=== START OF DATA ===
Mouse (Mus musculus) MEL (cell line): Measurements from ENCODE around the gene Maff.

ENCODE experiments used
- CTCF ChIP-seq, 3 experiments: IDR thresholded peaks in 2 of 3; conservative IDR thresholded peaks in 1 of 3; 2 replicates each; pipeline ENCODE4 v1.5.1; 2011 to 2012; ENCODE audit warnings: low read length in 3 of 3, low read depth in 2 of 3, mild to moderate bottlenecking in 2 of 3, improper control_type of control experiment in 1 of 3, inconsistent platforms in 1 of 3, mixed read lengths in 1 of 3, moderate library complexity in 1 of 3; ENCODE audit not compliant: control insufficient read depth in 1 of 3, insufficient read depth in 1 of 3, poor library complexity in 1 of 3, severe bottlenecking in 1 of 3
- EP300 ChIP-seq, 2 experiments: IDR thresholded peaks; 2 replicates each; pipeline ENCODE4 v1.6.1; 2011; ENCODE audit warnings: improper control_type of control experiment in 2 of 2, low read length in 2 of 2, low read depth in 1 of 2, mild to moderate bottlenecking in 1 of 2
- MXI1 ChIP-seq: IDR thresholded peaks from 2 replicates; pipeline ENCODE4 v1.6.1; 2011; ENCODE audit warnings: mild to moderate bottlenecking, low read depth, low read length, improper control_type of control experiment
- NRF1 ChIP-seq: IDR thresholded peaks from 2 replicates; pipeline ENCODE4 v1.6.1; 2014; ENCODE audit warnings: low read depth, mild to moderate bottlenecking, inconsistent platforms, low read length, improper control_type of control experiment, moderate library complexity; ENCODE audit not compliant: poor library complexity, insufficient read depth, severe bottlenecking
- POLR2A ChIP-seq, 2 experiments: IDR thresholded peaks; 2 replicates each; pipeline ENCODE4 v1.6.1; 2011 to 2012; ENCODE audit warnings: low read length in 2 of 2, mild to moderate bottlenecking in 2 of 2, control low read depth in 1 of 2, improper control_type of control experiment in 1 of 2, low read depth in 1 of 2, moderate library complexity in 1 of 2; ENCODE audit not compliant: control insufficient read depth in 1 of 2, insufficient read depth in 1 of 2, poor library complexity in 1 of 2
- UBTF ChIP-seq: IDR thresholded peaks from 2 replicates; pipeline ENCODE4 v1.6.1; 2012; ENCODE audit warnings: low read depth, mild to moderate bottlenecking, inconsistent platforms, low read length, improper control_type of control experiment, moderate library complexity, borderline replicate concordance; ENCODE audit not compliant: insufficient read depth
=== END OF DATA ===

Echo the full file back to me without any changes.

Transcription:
Mouse (Mus musculus) MEL (cell line): Measurements from ENCODE around the gene Maff.

ENCODE experiments used
- CTCF ChIP-seq, 3 experiments: IDR thresholded peaks in 2 of 3; conservative IDR thresholded peaks in 1 of 3; 2 replicates each; pipeline ENCODE4 v1.5.1; 2011 to 2012; ENCODE audit warnings: low read length in 3 of 3, low read depth in 2 of 3, mild to moderate bottlenecking in 2 of 3, improper control_type of control experiment in 1 of 3, inconsistent platforms in 1 of 3, mixed read lengths in 1 of 3, moderate library complexity in 1 of 3; ENCODE audit not compliant: control insufficient read depth in 1 of 3, insufficient read depth in 1 of 3, poor library complexity in 1 of 3, severe bottlenecking in 1 of 3
- EP300 ChIP-seq, 2 experiments: IDR thresholded peaks; 2 replicates each; pipeline ENCODE4 v1.6.1; 2011; ENCODE audit warnings: improper control_type of control experiment in 2 of 2, low read length in 2 of 2, low read depth in 1 of 2, mild to moderate bottlenecking in 1 of 2
- MXI1 ChIP-seq: IDR thresholded peaks from 2 replicates; pipeline ENCODE4 v1.6.1; 2011; ENCODE audit warnings: mild to moderate bottlenecking, low read depth, low read length, improper control_type of control experiment
- NRF1 ChIP-seq: IDR thresholded peaks from 2 replicates; pipeline ENCODE4 v1.6.1; 2014; ENCODE audit warnings: low read depth, mild to moderate bottlenecking, inconsistent platforms, low read length, improper control_type of control experiment, moderate library complexity; ENCODE audit not compliant: poor library complexity, insufficient read depth, severe bottlenecking
- POLR2A ChIP-seq, 2 experiments: IDR thresholded peaks; 2 replicates each; pipeline ENCODE4 v1.6.1; 2011 to 2012; ENCODE audit warnings: low read length in 2 of 2, mild to moderate bottlenecking in 2 of 2, control low read depth in 1 of 2, improper control_type of control experiment in 1 of 2, low read depth in 1 of 2, moderate library complexity in 1 of 2; ENCODE audit not compliant: control insufficient read depth in 1 of 2, insufficient read depth in 1 of 2, poor library complexity in 1 of 2
- UBTF ChIP-seq: IDR thresholded peaks from 2 replicates; pipeline ENCODE4 v1.6.1; 2012; ENCODE audit warnings: low read depth, mild to moderate bottlenecking, inconsistent platforms, low read length, improper control_type of control experiment, moderate library complexity, borderline replicate concordance; ENCODE audit not compliant: insufficient read depth